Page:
The Yankees would be crazy to sue A-Rod in an attempt to void his deal

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I offer this from Pete Abraham’s Twitter feed, but I’m not trying to single Pete out. Many people have made such comments this morning, so I use his as mere example:

 

The downsides:

  • The could lose the suit because anyone can lose any suit;
  • They could lose the suit in such a way that actually creates legal precedent that makes it harder to go after drug users or otherwise misbehaving players;
  • Win or lose they will cost themselves millions if not tens of millions in legal fees;
  • If they lose they have a player under contract who is alienated from the team to the nth degree, making life much harder;
  • Win or lose their employees will miss tons of work for depositions, preparation and the like;
  • Win or lose a lawsuit may cause potential free agents to avoid the Yankees because they believe, rationally or not, that the team is just waiting to pounce on its players in the event they make any missteps.
  • Mostly, though, because lawsuits are awful;

As for winning or losing: there is a means for a PED-user to have his contract voided: being disciplined three times, which leads to a lifetime ban.  For the Yankees to attempt to void the deal now is the equivalent of that, financially speaking, and I’d have a hard time seeing a court or an arbitrator agree that they can simply leapfrog over two suspensions like that to cost A-Rod the $114 million left on his deal.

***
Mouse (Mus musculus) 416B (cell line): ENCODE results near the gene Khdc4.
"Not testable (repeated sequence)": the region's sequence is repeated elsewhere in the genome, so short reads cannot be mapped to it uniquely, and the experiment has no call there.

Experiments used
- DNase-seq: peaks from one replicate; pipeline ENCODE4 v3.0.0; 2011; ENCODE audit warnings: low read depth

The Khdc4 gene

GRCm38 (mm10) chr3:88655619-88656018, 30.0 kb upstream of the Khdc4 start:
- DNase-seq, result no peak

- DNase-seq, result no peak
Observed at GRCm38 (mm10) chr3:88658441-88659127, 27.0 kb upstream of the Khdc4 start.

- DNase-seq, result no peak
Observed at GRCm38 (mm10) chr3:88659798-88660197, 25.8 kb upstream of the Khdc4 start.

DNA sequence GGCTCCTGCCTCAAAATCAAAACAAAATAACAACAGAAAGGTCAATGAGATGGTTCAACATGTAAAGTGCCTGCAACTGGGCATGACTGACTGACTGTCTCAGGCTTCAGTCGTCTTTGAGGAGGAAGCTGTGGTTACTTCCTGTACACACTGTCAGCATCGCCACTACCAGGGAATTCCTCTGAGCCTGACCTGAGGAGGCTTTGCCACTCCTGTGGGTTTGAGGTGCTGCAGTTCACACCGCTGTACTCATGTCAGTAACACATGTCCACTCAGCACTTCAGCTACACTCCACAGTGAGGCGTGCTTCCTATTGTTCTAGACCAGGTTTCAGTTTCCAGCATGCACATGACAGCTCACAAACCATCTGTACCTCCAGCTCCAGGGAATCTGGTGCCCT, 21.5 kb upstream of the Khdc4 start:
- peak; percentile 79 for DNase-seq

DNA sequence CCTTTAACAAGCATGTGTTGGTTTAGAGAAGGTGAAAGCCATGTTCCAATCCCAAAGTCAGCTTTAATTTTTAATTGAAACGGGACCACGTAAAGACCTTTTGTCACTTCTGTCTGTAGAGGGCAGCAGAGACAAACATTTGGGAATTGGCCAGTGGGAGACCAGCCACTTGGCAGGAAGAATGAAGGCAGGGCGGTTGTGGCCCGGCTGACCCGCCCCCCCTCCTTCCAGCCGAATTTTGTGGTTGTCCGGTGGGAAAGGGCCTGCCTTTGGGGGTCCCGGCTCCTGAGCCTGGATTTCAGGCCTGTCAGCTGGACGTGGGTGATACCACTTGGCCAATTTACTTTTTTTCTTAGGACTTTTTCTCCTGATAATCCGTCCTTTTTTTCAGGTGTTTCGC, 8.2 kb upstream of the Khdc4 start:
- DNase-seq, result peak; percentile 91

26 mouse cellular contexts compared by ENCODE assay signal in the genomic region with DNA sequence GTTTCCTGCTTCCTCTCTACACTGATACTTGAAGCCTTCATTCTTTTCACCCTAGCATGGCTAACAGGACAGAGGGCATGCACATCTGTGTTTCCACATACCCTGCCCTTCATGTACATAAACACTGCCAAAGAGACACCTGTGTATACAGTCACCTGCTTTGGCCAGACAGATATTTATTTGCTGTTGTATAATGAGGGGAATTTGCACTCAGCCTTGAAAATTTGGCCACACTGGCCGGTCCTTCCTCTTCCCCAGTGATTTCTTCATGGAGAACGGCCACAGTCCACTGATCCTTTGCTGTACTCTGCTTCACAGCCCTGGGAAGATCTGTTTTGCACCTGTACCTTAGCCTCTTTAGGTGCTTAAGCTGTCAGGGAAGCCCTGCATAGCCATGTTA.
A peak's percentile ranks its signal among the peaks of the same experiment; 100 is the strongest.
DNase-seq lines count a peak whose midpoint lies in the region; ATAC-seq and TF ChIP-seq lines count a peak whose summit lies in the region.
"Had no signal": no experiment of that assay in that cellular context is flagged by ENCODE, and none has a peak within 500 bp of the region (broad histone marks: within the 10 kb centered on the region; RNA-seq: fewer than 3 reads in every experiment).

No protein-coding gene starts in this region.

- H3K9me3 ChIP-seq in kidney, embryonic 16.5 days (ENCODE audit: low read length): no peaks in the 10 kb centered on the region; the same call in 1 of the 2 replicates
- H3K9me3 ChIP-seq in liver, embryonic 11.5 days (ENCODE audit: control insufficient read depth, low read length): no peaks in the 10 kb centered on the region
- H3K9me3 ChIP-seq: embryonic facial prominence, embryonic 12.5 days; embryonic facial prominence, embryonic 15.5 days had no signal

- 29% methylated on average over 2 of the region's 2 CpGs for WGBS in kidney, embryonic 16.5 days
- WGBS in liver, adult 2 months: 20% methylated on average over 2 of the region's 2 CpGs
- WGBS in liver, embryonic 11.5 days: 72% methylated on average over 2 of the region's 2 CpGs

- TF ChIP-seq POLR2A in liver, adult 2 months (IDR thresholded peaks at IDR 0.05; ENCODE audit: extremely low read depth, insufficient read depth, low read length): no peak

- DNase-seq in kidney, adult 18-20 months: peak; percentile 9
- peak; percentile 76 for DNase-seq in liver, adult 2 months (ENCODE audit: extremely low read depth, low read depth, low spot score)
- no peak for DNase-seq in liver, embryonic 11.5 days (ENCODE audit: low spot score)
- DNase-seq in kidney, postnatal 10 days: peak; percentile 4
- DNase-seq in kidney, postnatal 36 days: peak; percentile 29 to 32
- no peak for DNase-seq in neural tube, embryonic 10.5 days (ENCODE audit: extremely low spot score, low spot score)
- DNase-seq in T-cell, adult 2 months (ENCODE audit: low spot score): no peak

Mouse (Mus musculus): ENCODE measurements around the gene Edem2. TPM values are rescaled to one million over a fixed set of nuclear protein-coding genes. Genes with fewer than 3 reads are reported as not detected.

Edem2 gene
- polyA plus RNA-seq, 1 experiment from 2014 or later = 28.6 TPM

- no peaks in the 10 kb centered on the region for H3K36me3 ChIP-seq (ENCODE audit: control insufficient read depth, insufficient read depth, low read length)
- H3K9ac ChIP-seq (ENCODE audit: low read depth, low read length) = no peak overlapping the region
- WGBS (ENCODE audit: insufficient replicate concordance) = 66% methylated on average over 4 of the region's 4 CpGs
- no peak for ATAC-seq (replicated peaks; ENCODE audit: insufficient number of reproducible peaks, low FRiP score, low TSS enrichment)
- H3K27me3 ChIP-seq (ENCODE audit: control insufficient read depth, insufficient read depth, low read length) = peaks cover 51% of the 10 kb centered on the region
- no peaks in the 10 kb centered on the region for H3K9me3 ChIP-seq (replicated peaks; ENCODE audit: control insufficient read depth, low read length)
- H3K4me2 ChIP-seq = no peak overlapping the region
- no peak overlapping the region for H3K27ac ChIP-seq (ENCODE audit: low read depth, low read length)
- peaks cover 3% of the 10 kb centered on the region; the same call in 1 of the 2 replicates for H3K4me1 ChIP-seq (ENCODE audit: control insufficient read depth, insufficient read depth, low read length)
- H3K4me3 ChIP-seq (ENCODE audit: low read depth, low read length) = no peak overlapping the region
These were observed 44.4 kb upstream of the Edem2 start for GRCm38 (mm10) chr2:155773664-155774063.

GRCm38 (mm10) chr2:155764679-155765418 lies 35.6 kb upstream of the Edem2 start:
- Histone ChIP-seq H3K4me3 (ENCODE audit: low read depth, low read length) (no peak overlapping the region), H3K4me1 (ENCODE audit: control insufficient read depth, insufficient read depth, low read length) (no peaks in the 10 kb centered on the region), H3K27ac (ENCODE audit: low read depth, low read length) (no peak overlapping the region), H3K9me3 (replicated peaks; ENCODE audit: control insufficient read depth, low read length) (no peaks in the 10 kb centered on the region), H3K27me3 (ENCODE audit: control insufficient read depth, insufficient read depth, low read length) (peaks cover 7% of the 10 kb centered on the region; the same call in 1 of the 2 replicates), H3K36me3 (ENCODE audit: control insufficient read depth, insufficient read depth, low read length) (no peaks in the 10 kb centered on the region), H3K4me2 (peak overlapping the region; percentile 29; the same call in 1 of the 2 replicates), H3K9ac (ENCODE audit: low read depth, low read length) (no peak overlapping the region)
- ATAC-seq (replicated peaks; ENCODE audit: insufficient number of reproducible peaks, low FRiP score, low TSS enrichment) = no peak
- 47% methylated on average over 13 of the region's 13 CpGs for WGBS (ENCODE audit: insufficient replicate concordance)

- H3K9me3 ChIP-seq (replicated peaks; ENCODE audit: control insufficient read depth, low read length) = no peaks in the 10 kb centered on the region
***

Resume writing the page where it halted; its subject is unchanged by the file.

If there is discipline, it will be a 50-game suspension. And it may not happen at all.  Let’s not jump the gun here.

Report: Orioles interested in Lance Lynn

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The Orioles singlehandedly kept the rumor mill churning this weekend. MLB Network’s Jon Morosi reports that the club is interested in making a play for free agent right-hander Lance Lynn, adding him to a list of potential candidates that also includes free agent righty Alex Cobb. The two are expected to command similar contracts in free agency, but Morosi notes that the Orioles may prefer Cobb based on his familiarity with the AL East.

Lynn, 30, is two years removed from Tommy John surgery on his right elbow. Despite missing the 2016 season, he bounced back with a respectable 11-8 record in 33 starts and complemented his efforts with a 3.43 ERA, 3.8 BB/9 and 7.4 SO/9 over 186 1/3 innings for the 2017 Cardinals. He lost several days with a blister on his pitching hand in early September, but managed to avoid any major injuries and can reasonably be expected to shoulder another heavy workload in 2018.

Lynn may not be the Orioles’ first choice to beef up their starting rotation, but there’s no doubt that he’ll be in high demand as one of very few viable starters on the market this winter. The veteran righty rejected his one-year, $17.4 million qualifying offer from the Cardinals on Thursday and will likely be seeking a multi-year contract, one that Derrick Goold of the St. Louis Post-Dispatch estimates around five years and $100+ million. If the Orioles are willing to bite that bullet, they’ll still need to compensate the Cardinals with their third pick in next year’s draft.